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just continue looking to make sure it puts us in a good place. counterspace. an area of tremendous independence and capability for us. how we're better positioned to understand the threats we face and to support a growing industry part of the great strength of this nation. counterterrorism, it's a very different face than it was post 9/11. it's a very different face than even fighting the war in syria against isis. it's like a half-filled water balloon. when you squeeze on one end, it comes out the other end. this great mass of capability that seems to be able to effect terror and what's the intelligence piece of that? how do we get intelligence to
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i'm going to say nonnational security partners whether that's for cyber or intelligence that can support local law enforcement. and the last one is just this notion of foreign influence in geo politics in general. how do we understand what that is? because it effects everything from the order of the world to understanding what we're seeing. >> other than that. there are a ton more questions here, sue, as you can imagine and one was on the homeland front and working with state, local, tribal and why is it still so hard? another one on how are we doing integrating and working with our international partners? i mean you mentioned coalition forces, but we had had a panel earlier today on counterterrorism. and then representatives from
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the uk, canada and -- what's your assessment on how we're doing on the international front and on the homeland front? >> the homeland is interesting. we're finding ways to be able to use the organizations that have the responsibility for interaction to give them better intelligence in a form they can use to share it that's a little clunky still. but i think there's places where it's going really well. there's one where they're figuring how to use it. what's interesting even on the homeland is some of the capabilities that we grew that makes us needing to partner with them now are capabilities that are inhad creasingly available in the open. so i think there's almost a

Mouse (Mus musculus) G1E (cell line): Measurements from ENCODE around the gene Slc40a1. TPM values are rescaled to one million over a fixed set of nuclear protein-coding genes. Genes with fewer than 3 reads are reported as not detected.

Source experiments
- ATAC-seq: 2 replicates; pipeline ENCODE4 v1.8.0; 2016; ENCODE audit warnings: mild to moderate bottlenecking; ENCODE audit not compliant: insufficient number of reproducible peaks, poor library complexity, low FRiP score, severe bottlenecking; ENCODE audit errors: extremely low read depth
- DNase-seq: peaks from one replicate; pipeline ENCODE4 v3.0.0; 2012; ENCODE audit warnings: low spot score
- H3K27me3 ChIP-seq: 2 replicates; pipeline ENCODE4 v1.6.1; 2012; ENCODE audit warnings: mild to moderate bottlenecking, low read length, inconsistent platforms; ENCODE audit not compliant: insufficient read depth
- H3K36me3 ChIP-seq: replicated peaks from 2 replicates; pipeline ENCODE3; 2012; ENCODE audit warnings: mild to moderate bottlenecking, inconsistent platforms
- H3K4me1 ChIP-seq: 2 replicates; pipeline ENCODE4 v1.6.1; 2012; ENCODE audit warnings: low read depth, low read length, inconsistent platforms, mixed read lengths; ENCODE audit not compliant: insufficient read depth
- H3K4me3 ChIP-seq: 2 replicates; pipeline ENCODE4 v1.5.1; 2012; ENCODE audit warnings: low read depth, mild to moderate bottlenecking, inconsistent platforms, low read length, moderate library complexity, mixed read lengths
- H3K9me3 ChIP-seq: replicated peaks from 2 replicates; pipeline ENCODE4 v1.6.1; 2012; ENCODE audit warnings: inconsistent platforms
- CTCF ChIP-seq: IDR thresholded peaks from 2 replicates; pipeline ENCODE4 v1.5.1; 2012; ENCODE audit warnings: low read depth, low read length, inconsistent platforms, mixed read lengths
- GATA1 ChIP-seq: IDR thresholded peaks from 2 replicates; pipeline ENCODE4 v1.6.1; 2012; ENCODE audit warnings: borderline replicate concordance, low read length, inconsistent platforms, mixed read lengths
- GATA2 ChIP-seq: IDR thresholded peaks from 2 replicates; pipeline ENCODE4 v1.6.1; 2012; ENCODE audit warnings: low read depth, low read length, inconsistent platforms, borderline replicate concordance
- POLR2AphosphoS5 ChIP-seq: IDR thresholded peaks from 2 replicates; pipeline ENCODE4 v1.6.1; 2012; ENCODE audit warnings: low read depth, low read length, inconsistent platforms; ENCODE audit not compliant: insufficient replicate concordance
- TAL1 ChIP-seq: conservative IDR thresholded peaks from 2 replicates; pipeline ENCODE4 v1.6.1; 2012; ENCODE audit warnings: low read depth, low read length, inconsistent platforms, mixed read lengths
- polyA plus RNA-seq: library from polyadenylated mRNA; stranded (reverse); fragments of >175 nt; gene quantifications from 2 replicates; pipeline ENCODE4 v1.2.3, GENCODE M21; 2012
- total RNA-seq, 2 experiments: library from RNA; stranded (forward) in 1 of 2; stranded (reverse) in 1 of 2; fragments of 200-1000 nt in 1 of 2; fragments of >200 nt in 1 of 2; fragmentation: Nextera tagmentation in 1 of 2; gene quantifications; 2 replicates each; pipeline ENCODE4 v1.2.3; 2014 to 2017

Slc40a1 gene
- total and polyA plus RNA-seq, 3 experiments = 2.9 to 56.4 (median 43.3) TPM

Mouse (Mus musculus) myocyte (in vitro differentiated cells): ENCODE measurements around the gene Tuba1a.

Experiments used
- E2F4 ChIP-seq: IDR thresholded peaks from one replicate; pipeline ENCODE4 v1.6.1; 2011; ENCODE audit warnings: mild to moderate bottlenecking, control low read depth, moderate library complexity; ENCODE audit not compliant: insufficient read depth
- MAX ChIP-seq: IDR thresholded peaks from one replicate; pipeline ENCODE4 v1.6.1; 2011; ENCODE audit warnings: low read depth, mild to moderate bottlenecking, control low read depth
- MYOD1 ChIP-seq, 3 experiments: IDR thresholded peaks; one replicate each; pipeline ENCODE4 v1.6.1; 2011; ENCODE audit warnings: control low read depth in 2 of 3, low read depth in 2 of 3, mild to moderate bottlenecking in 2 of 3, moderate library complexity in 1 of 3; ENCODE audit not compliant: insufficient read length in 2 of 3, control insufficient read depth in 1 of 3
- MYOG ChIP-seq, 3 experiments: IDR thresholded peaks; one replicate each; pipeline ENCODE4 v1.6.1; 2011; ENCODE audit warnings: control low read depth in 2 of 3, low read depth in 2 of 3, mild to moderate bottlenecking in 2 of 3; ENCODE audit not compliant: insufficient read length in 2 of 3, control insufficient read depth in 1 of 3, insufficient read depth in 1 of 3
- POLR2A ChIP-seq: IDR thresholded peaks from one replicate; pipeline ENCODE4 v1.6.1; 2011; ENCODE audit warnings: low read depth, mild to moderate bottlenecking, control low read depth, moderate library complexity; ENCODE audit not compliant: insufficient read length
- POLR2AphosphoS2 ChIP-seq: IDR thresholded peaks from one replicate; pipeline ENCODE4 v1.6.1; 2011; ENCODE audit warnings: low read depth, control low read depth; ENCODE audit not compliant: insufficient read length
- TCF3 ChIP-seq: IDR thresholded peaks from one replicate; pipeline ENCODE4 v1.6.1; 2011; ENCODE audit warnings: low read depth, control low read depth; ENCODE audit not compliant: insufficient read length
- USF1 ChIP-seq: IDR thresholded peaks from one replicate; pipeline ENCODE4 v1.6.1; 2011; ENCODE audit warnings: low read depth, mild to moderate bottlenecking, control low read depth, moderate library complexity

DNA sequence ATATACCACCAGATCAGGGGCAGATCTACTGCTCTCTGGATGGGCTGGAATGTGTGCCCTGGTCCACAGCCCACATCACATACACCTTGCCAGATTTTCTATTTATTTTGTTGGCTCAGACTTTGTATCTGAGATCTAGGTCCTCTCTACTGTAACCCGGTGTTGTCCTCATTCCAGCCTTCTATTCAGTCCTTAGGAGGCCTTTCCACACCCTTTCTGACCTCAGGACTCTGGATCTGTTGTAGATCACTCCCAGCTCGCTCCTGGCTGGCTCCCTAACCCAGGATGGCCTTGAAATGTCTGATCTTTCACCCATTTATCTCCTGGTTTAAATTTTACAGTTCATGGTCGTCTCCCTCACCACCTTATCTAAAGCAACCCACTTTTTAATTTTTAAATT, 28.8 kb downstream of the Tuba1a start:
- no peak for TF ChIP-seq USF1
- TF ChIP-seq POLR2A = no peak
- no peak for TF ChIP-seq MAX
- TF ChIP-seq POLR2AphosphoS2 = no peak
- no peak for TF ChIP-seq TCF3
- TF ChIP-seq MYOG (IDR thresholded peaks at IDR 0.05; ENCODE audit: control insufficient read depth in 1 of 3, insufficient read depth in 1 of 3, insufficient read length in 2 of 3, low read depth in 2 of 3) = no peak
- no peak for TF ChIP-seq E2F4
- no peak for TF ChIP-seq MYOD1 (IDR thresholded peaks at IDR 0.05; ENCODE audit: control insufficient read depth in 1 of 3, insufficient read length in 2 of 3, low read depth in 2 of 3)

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temporal effect of how nuch intelligence community has to stay present or how much we need to see now for a capability to come. i'm really excited on the interhinte international partner front. one, we're probably better than weevl rr been in a long time, including the integration of their officers with our officers in more places. on lots of different levels. i think the next place we're going to have to go is to share information quickly, dig tale and that's dpoeing to require us to advance on the security front. because these rules we have in terms of how you share with whom you share are not silly and so we have to find a way to effect them in a digital environment so we can get the sharing with it partners we know we need to get the information they increasi
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increasingly have and we have and then right into each other's processies to do it. and make sure that it's done in a way that you can trust the information you have. because that's the other side, right? i can put a lot of information in the system but what our life blood has been is trusted information and how do we effect that? but on the partner front i think you see a lot of movement. >> we got the one-minute warning about three minutes ago. we appreciate your time, we appreciate what you're doing. [ applause ] and i think i can speak on behalf of everyone here. we are certainly glad you have taken on this next challenge and you have our principal deputy
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director. >> one of the truly terrible titles. >> i'd just like to say a few words before everyone makes for the door very quickly and that's a big thanks. a thanks to our staffs and all of the volunteers. a lot lot of work goes it to making these events successful. a bob sha, thank you so much, bob. the partnership invaluable to put on a summit such as this. thank you to our sponsors. couldn't have done it without you as with well as our exhibiters. and really the last thanks is to everyone, the audience. i gave you a challenge at the beginning for audience participati participation. we have far more questions not only here in this session but in
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all of the sessions that we ever could have gotten to. so the active participation my challenge worked. so i'm going to give you a challenge as aio walk out the door. you'll all get an email with a survey. please take that two minutes to answer the survey. we'll make next year's summit better. so thank you all. be safe going home and sue, again, thank you so much.